Investor buying of U.S. homes plunged 30% in the third quarter, the largest drop since the 2008 financial crisis as rapidly rising mortgage rates cool the once red-hot housing market.
Companies bought around 65,000 homes in the cities tracked by real-estate brokerage firm Redfin, compared with 94,000 homes during the same time one year ago, according to a new analysis published on Tuesday. It marked the worst quarterly decline in more than a decade, barring the second quarter of 2020 when the pandemic brought home-buying activity to a screeching halt.
In total, investor purchases accounted for 17.5% of all homes that were sold – down from 19.5% in the second quarter as firms pull back amid the prospect of substantial price declines.
"It’s unlikely that investors will return to the market in a big way anytime soon. Home prices would need to fall significantly for that to happen," said Redfin senior economist Sheharyar Bokhari. "This means that regular buyers who are still in the market are no longer facing fierce competition from hordes of cash-rich investors like they were last year."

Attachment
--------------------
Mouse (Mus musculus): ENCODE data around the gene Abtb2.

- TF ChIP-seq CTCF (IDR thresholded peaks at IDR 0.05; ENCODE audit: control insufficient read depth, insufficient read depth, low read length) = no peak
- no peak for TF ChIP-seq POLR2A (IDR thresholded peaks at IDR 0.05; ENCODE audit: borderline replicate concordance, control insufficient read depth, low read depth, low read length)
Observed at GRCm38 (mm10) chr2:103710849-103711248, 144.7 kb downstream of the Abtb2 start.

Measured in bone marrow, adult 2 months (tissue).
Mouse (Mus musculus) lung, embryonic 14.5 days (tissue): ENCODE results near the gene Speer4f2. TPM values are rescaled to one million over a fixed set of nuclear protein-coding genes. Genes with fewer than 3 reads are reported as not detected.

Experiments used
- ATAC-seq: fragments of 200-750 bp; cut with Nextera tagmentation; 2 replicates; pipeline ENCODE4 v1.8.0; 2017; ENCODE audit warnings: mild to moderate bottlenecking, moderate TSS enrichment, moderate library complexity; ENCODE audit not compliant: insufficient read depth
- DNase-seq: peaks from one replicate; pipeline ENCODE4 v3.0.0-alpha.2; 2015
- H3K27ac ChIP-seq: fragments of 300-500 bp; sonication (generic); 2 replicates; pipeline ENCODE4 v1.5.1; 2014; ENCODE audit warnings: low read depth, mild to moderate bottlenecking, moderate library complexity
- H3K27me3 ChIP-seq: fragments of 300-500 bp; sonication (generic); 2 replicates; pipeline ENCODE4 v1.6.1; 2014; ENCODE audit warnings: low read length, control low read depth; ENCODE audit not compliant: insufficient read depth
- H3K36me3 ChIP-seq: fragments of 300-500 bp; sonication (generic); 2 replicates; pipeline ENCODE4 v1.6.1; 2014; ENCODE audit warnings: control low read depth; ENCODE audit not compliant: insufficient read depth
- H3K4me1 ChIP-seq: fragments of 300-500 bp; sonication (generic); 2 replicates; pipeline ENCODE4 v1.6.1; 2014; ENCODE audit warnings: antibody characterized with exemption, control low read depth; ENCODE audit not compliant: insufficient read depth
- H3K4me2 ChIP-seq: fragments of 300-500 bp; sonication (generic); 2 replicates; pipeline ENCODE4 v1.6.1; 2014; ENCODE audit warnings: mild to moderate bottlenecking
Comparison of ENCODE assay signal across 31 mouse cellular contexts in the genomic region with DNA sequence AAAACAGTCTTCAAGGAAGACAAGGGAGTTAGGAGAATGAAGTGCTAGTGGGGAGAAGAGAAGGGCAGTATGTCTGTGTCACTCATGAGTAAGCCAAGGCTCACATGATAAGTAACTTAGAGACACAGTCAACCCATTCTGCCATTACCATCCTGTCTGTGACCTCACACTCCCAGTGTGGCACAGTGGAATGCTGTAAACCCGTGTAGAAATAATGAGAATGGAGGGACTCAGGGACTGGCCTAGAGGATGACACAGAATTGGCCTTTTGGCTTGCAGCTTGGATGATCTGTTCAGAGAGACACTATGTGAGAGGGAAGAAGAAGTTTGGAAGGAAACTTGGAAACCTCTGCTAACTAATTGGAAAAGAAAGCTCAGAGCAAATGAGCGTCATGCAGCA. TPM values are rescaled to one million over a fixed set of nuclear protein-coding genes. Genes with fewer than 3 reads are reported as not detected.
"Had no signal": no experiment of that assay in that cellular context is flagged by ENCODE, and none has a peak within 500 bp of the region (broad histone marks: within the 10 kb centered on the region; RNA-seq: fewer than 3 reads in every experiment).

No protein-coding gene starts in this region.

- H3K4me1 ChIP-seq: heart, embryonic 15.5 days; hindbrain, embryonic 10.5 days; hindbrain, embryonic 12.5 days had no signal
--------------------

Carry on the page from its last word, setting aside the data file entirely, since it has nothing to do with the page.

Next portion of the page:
Nationwide, home prices are up just 3% year over year, according to Redfin, the slowest annual growth since 2020. In some markets, prices are already much lower than they were just one year ago.
The interest rate-sensitive housing market has started to cool noticeably in recent months as the Federal Reserve moves to tighten policy at the fastest pace in three decades. Policymakers already approved six straight interest rate hikes, including four 75-basis-point increases in June, July, September and November, and have shown no sign of pausing as they try to crush stubbornly high inflation.
The average rate for a 30-year fixed mortgage fell to 6.61% in the week ending Nov. 17, sharply lower than 7.08% the week prior, according to recent data from mortgage lender Freddie Mac. Still, it is significantly higher than just one year ago when rates stood at 2.98%
Painfully high inflation and rising borrowing costs have already proven to be a lethal combination for the housing market, forcing potential buyers to pull back on spending.
Analysts are warning of a rapid slowdown in the housing market, with home prices expected to decline as much as 20%, according to an analysis from Dallas Fed economist Enrique Martínez-García.
Martínez-García said the Federal Reserve's efforts to slow housing demand could spill over into the broader economy: A "pessimistic" scenario where the central bank continues to aggressively hike interest rates and prices fall between 15% to 20% could shave as much as 0.5 to 0.7 percentage points from the personal consumption expenditure, a data point that measures inflation-adjusted spending.
"Such a negative wealth effect on aggregate demand would further restrain housing demand, deepening the price correction and setting in motion a negative feedback loop," he warned.